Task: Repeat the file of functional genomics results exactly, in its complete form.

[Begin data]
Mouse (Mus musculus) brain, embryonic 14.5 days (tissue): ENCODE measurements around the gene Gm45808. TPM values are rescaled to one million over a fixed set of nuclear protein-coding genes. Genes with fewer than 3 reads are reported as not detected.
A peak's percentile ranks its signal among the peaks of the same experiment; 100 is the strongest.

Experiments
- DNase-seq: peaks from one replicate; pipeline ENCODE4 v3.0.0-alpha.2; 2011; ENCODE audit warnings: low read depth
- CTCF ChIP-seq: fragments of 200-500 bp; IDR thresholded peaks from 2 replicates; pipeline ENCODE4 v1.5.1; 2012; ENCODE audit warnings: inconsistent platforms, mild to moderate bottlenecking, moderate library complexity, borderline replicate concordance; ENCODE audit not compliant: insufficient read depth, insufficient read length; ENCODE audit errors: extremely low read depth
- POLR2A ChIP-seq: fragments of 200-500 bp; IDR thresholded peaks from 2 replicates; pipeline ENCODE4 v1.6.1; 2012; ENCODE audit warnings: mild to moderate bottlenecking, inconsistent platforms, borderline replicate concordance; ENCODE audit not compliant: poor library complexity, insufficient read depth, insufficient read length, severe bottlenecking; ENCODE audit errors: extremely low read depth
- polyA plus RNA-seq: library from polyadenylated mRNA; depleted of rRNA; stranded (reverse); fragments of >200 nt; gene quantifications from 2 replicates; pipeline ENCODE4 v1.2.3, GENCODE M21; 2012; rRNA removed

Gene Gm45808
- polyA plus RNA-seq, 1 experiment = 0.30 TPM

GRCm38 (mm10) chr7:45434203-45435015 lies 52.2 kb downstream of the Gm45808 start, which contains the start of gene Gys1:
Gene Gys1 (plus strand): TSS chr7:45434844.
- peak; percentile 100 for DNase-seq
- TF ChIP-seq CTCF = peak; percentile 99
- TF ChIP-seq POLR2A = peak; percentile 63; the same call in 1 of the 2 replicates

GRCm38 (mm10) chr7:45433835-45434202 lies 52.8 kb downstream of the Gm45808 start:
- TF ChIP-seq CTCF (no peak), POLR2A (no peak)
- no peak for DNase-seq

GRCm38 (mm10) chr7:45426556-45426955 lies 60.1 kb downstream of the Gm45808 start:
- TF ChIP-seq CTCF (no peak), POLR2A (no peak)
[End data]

Mouse (Mus musculus) brain, embryonic 14.5 days (tissue): ENCODE measurements around the gene Gm45808. TPM values are rescaled to one million over a fixed set of nuclear protein-coding genes. Genes with fewer than 3 reads are reported as not detected.
A peak's percentile ranks its signal among the peaks of the same experiment; 100 is the strongest.

Experiments
- DNase-seq: peaks from one replicate; pipeline ENCODE4 v3.0.0-alpha.2; 2011; ENCODE audit warnings: low read depth
- CTCF ChIP-seq: fragments of 200-500 bp; IDR thresholded peaks from 2 replicates; pipeline ENCODE4 v1.5.1; 2012; ENCODE audit warnings: inconsistent platforms, mild to moderate bottlenecking, moderate library complexity, borderline replicate concordance; ENCODE audit not compliant: insufficient read depth, insufficient read length; ENCODE audit errors: extremely low read depth
- POLR2A ChIP-seq: fragments of 200-500 bp; IDR thresholded peaks from 2 replicates; pipeline ENCODE4 v1.6.1; 2012; ENCODE audit warnings: mild to moderate bottlenecking, inconsistent platforms, borderline replicate concordance; ENCODE audit not compliant: poor library complexity, insufficient read depth, insufficient read length, severe bottlenecking; ENCODE audit errors: extremely low read depth
- polyA plus RNA-seq: library from polyadenylated mRNA; depleted of rRNA; stranded (reverse); fragments of >200 nt; gene quantifications from 2 replicates; pipeline ENCODE4 v1.2.3, GENCODE M21; 2012; rRNA removed

Gene Gm45808
- polyA plus RNA-seq, 1 experiment = 0.30 TPM

GRCm38 (mm10) chr7:45434203-45435015 lies 52.2 kb downstream of the Gm45808 start, which contains the start of gene Gys1:
Gene Gys1 (plus strand): TSS chr7:45434844.
- peak; percentile 100 for DNase-seq
- TF ChIP-seq CTCF = peak; percentile 99
- TF ChIP-seq POLR2A = peak; percentile 63; the same call in 1 of the 2 replicates

GRCm38 (mm10) chr7:45433835-45434202 lies 52.8 kb downstream of the Gm45808 start:
- TF ChIP-seq CTCF (no peak), POLR2A (no peak)
- no peak for DNase-seq

GRCm38 (mm10) chr7:45426556-45426955 lies 60.1 kb downstream of the Gm45808 start:
- TF ChIP-seq CTCF (no peak), POLR2A (no peak)